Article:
In Galatians 5:1, Paul says, “It is for freedom that Christ has set us free. Stand firm, then, and do not let yourselves be burdened again by a yoke of slavery.” The Galatian believers had been led to believe that Christ’s death and resurrection were not enough to fully save them, and Paul was warning them that going back to an ‘earning’ mentality was like receiving your freedom and then willingly walking right back into prison.
Living a ‘free’ life means I am free to be myself. I am free to come to Jesus as I am – in all of my weakness and mess – and know that I am accepted by Him. I’m free from living under the weight of rules and regulations I can’t seem to measure up to. I’m free to throw off the facade that I somehow have it all together – or that I ever will.
But living a ‘free’ life also means I’m free from myself.
There’s a temptation to think: “Because I live in freedom, I can do whatever I want. A lot of those Christian ‘rules’ are outdated and unrealistic, anyway.” It’s tempting to think that freedom means throwing off the limits God has put in place – especially in those ‘gray areas’ where we don’t really know for sure what He has to say.
But just like last week’s caffeine overdose, I always find that the freedom to do whatever I want just leads me right back into a different prison – the prison of my self. This prison seems so relentlessly enticing and promises me lots of exciting, comforting, and fulfilling things. But as soon as I give in and walk in the door, I find myself trapped. Because by doing whatever I want, I have only become a slave to myself.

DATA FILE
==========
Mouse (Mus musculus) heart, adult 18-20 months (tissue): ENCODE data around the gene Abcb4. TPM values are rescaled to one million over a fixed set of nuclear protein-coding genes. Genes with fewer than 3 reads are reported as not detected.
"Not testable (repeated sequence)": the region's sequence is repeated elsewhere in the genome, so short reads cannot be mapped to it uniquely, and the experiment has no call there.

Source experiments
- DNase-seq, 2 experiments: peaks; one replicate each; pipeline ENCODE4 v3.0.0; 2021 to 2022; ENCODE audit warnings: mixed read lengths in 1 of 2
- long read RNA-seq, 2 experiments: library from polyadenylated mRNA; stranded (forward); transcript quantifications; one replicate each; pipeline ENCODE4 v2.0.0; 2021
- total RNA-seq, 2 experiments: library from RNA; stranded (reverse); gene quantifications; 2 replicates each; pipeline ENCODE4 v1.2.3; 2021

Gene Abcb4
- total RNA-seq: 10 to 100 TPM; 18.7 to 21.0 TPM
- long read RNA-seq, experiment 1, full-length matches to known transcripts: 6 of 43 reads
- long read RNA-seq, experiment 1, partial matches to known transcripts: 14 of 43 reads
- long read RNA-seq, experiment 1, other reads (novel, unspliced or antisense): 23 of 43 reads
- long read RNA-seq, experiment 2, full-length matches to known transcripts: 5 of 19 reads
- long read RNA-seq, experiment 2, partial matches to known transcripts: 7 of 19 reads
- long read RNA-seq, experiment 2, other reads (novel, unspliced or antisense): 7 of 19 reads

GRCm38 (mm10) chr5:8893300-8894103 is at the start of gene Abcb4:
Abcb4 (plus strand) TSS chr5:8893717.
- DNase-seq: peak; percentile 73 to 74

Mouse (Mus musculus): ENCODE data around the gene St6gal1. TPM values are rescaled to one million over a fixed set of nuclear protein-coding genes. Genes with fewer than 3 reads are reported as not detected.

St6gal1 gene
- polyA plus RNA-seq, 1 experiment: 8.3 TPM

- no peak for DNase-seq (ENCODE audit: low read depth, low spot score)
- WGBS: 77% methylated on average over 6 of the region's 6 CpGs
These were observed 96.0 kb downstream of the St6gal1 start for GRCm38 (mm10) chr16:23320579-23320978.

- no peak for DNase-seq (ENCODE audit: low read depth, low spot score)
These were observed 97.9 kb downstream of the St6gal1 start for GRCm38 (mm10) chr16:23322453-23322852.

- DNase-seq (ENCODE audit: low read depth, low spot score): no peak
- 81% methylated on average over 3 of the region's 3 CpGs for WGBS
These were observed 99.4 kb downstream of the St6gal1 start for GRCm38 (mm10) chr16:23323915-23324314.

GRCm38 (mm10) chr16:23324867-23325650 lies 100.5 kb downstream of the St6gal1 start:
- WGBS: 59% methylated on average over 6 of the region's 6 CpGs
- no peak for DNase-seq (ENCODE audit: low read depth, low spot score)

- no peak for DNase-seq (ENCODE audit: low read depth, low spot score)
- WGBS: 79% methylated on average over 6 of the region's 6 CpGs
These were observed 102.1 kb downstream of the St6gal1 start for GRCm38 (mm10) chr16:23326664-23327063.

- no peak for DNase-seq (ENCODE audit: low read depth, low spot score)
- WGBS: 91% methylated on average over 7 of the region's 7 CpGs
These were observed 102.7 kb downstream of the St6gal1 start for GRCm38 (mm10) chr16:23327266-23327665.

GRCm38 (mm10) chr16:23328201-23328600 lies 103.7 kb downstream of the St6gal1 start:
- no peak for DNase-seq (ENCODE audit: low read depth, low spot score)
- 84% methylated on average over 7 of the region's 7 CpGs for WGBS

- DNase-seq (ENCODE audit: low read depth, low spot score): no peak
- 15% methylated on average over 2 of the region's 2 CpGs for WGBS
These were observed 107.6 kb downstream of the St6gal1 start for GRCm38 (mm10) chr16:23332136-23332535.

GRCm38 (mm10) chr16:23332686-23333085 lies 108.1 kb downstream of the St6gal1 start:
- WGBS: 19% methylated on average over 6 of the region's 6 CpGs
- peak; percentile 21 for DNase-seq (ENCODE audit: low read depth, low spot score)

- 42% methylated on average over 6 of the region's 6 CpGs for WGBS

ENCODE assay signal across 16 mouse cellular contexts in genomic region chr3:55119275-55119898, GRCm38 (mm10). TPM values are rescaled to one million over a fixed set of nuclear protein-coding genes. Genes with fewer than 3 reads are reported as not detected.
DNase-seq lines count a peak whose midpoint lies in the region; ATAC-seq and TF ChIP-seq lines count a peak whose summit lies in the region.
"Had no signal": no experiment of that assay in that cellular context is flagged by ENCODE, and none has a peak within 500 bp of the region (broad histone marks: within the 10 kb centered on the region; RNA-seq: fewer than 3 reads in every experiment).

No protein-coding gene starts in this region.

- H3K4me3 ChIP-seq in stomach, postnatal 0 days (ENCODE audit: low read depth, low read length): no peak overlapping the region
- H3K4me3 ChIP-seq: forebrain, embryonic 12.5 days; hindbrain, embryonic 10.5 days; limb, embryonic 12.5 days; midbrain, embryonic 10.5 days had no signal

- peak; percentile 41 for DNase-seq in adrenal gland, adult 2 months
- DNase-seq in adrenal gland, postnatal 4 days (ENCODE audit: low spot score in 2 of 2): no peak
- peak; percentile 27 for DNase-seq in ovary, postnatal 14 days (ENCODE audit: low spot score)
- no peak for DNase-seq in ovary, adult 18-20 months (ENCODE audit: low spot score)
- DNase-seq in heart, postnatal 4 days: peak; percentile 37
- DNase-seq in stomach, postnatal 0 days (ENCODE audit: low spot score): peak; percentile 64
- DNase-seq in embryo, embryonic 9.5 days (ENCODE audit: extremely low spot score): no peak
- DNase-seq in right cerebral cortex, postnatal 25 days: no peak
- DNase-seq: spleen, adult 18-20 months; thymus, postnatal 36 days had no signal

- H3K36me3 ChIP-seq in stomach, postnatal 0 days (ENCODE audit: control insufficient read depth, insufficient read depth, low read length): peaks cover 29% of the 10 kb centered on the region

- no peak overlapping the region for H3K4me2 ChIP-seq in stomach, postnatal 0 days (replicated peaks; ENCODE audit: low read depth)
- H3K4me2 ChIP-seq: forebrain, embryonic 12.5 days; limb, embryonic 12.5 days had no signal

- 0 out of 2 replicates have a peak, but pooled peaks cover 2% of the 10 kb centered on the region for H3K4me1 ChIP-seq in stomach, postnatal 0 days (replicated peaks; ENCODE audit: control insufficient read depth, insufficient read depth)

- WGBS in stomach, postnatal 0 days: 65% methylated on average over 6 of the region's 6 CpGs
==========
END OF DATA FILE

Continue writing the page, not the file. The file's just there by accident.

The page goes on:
Our freedom from spiritual death was purchased when Jesus paid the price for it on the cross, but it’s the power of the resurrection living in us that gives us the hope of freedom from ourselves. Because the tomb is empty, I am no longer on an aimless search for things that will gratify my own desires and needs – I’m free to say “no” because of the “incomparably great power” God has given to me, which is “the same as the mighty strength he exerted when he raised Christ from the dead” (Ephesians 1:19-20).
Because of Christ, I am free. I’m even free to enslave myself again. But I’m also free to not.
When the focus is on me I will be imprisoned either way – in the self-indulgence of following the rules for my own gain or the self-indulgence of discarding the rules for my own pleasure. But in Christ I’m free to shift the focus off of me and move it onto Him instead, because that’s the only way I’ll ever truly be free.
“Therefore…let us throw off everything that hinders and the sin that so easily entangles. And let us run with perseverance the race marked out for us, fixing our eyes on Jesus, the pioneer and perfecter of faith. For the joy set before him he endured the cross, scorning its shame, and sat down at the right hand of the throne of God.” (Hebrews 12:1-2)
*North Point InsideOut, “Death Was Arrested”